Bodies that divide and bind: tracing the social roles of association in Chinese communities in Pretoria, South Africa
: Research report- other PUBLICATION YEAR
, M.Wentzel, K.Yu, E.VivierKEYWORDS
, CHINESE PEOPLE
: Developmental, Capable and Ethical State (DCES)
, Impact Centre (IC)
, Impact Centre (PRESS)
, Impact Centre (CC)
: HSRC Library: shelf number 7669
Download this report
If you would like to obtain a copy of this Research Output, please contact Hanlie Baudin at firstname.lastname@example.org.
Forming associations is a common way in which migrant communities support the integration of, and promote opportunities for new migrants, as well as preserve identity. This pilot study examined the role of associations in the lives of Chinese living in Pretoria. It is the first phase of a collaborative study between the unit for Democracy, Governance and Service Delivery (DGSD) at the Human Sciences Research Council (HSRC) in South Africa, and the Chinese Academy of Social Science (CASS) in Beijing. The objective of the study is to explore the Chinese presence in South Africa and the South African presence in China. It is underpinned by a Memorandum of Understanding (MOU) established between the HSRC and CASS in 2002, which aims to facilitate exchange and cooperation between the two organizations.
The objective of the South African part of the study was to examine how participation in Chinese associations (be they cultural, religious, educational, socio-political or commercial), or the lack thereof, would impact on immigrants' experiences of their adopted 'home' countries. The study focused in particular on social interactions and relations, and drew on individual perceptions of, and reported participation in several local Chinese associations.
Pretoria was chosen as the focus of this study because the majority of Chinese in SA studies have examined large and dense Chinese communities. More scattered and smaller settlement areas like Pretoria remain much more invisible in the literature; yet we hypothesized that it could present more and different challenges to immigrants' social interactions.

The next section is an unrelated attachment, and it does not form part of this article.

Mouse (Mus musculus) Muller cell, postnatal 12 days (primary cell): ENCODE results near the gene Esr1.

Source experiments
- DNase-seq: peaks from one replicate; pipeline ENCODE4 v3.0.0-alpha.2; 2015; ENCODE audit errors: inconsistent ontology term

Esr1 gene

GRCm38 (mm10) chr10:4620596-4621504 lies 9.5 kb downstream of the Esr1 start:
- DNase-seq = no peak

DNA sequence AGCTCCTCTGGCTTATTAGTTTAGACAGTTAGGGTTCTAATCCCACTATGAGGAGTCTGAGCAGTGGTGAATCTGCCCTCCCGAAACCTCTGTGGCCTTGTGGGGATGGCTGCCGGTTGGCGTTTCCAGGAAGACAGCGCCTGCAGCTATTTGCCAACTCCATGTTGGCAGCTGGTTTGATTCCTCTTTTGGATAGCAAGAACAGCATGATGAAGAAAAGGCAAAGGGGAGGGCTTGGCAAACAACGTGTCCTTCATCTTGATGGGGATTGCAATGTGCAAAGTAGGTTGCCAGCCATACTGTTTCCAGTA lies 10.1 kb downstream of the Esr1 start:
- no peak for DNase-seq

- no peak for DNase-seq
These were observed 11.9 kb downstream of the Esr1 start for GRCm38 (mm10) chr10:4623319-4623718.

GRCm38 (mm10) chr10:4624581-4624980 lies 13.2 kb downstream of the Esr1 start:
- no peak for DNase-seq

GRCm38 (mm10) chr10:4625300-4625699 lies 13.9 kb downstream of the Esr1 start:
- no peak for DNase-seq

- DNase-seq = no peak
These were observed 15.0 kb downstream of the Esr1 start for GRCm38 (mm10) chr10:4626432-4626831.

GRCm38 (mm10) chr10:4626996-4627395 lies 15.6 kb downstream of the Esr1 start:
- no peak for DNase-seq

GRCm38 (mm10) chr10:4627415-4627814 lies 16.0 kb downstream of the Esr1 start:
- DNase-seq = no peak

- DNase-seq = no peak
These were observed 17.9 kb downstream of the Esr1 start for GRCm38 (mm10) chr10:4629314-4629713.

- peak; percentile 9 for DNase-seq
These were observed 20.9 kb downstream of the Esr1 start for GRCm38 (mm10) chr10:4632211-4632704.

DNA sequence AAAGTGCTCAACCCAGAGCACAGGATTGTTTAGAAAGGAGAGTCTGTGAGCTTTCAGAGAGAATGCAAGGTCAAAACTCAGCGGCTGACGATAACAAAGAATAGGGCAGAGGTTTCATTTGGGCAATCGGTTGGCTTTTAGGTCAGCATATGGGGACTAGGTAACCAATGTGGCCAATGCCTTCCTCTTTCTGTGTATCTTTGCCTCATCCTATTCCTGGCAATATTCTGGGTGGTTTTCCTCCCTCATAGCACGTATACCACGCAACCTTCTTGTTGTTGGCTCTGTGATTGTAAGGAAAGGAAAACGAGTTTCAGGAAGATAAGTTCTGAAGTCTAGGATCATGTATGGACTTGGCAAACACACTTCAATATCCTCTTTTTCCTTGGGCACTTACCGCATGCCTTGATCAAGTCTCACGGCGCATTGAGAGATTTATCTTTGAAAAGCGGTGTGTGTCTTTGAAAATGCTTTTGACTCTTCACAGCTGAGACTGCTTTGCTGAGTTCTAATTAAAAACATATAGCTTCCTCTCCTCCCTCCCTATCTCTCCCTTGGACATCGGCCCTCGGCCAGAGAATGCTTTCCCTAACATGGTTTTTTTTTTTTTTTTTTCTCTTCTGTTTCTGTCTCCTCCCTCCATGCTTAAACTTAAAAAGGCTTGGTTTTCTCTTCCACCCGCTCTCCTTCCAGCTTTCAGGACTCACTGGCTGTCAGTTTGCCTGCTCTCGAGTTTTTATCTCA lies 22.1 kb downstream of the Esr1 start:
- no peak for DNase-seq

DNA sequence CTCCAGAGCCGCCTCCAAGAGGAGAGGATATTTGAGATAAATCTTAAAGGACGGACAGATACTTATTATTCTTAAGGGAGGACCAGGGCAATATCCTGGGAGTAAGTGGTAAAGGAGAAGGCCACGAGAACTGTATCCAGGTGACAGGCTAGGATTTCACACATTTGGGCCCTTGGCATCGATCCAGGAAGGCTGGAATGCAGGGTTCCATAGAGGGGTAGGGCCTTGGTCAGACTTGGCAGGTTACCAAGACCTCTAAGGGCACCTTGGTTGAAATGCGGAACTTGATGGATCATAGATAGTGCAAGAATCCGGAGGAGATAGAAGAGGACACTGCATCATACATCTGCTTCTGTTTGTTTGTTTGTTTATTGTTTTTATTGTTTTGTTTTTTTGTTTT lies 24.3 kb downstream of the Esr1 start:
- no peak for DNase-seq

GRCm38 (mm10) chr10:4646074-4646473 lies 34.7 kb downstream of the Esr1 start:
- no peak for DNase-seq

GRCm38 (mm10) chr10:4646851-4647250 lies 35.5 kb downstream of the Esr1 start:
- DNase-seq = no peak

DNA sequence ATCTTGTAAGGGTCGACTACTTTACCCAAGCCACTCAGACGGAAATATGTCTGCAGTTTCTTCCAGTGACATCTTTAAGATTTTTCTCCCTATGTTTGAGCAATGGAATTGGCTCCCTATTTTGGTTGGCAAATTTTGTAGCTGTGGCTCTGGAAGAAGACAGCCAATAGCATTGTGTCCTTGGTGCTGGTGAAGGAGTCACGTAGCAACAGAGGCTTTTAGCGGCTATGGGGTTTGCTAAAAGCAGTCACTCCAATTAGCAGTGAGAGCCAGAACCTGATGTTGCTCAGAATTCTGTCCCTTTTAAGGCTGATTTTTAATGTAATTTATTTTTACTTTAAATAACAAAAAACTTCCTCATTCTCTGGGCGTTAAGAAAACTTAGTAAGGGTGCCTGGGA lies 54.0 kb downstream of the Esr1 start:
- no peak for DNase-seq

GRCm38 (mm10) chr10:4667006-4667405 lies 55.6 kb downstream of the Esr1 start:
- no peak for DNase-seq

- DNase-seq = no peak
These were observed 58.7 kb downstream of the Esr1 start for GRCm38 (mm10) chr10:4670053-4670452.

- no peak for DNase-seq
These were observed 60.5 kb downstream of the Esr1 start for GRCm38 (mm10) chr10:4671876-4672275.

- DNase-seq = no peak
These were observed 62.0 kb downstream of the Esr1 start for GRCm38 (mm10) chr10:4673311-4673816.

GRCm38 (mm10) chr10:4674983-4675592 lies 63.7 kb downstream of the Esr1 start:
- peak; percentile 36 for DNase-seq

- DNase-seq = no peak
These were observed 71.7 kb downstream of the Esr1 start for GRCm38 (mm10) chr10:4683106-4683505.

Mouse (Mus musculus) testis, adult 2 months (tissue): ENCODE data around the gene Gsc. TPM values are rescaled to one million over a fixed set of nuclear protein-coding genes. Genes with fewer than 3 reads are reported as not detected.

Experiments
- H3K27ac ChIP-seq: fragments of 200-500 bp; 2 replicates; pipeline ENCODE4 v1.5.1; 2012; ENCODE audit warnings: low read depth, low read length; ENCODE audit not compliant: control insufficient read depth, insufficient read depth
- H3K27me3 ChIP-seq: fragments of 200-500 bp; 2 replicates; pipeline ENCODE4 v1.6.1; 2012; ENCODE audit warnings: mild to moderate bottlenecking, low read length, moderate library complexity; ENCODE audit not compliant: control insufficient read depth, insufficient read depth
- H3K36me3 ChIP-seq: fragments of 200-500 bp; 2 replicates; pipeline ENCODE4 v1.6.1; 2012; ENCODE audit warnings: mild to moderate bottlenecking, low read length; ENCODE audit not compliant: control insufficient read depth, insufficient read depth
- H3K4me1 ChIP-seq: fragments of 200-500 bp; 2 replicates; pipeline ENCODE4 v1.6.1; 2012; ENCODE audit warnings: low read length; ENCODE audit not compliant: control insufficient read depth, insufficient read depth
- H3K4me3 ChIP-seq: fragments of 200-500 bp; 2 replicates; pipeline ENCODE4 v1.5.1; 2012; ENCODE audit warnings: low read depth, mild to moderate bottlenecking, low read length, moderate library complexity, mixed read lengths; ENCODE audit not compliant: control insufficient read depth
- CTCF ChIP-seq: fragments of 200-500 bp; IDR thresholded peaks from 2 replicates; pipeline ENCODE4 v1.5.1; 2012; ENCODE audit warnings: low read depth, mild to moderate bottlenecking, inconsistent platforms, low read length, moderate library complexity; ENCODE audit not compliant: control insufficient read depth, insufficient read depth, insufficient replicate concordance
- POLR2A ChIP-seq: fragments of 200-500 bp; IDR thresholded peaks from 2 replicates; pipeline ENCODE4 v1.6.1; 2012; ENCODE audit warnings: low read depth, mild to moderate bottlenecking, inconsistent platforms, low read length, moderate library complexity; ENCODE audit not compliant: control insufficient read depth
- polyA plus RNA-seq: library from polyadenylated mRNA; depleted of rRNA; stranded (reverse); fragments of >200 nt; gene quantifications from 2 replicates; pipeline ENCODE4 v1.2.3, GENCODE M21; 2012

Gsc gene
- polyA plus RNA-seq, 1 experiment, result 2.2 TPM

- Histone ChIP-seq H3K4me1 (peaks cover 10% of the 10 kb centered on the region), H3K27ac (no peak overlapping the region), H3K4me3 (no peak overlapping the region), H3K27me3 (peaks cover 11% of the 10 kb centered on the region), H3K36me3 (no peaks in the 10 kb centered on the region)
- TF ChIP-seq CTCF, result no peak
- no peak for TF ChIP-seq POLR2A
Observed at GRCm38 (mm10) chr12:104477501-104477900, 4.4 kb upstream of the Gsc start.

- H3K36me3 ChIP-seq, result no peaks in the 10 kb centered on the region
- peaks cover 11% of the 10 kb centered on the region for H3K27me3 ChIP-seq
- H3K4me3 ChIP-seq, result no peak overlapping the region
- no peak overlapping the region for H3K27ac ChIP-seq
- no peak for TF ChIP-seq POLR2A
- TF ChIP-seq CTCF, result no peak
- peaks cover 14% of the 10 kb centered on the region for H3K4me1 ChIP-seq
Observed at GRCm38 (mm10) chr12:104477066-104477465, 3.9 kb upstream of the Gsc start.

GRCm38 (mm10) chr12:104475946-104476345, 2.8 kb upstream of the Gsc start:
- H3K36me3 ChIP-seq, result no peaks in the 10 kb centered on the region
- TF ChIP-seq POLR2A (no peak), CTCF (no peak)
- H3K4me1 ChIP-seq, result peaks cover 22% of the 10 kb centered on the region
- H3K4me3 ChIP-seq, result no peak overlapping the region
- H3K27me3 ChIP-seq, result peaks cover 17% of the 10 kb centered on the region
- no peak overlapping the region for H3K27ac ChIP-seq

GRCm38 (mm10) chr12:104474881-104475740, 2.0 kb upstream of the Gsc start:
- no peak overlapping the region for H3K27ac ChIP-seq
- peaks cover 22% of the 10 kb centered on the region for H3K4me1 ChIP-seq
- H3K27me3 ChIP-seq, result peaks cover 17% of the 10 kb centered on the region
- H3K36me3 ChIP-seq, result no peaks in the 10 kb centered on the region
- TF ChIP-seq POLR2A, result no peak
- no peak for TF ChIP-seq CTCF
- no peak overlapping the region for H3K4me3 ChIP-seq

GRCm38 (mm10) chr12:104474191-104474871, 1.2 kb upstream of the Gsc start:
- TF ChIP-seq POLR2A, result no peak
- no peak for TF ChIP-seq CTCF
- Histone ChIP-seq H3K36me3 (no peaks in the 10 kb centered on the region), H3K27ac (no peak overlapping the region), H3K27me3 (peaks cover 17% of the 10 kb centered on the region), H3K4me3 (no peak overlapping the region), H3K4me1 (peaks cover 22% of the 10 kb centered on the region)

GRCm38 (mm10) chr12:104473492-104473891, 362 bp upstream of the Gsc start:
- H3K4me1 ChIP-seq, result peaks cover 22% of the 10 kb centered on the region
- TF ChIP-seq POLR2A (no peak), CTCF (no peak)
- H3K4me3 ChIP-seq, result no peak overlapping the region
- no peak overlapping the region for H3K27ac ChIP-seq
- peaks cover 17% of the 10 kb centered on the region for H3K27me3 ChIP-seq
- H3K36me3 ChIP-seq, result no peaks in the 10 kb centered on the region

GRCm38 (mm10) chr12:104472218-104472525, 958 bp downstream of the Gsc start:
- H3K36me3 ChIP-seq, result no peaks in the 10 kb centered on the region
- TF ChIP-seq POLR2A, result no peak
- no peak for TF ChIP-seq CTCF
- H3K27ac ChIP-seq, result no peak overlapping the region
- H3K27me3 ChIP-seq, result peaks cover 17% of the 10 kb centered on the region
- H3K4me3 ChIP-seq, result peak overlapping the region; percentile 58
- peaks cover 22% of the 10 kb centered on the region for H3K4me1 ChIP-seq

We followed the tradition set by previous studies that differentiate three distinct Chinese communities in South Africa: the descendants of the Chinese (mainly from Canton in China) who arrived in the late 1870s and consist now of 3rd or 4th generation South African-born Chinese (SABCs or Chinese South Africans); the Taiwanese who were first lured to SA in the late 1970s and 1980s under the apartheid government's industrial development policy; and the newer migrants arriving since the mid- to late- 1990s, mainly from the People's Republic of China (PRC), and consisting of both middle managers and professionals who arrived before 2000, and small traders primarily from Fujian Province arriving after 2000 (Huynh et al 2010). We found this distinction valid and useful, especially since some of the associations we uncovered during the study also organized themselves around this distinction.
Members of the HSRC team travelled to China in November 2012 for the first physical meeting with the CASS team and to find ways to facilitate the Chinese component of the research, with its focus on interviews with South Africans living in China. Whilst in China the research teams travelled to the city of Guangzhou, which has the largest concentrated African population (Mainly Nigerians) in China, but could not identify or meet with any South Africans in the city. While in Guangzhou, the teams visited the Guangdong Museum of Chinese Nationals Residing Abroad in Guangzhou.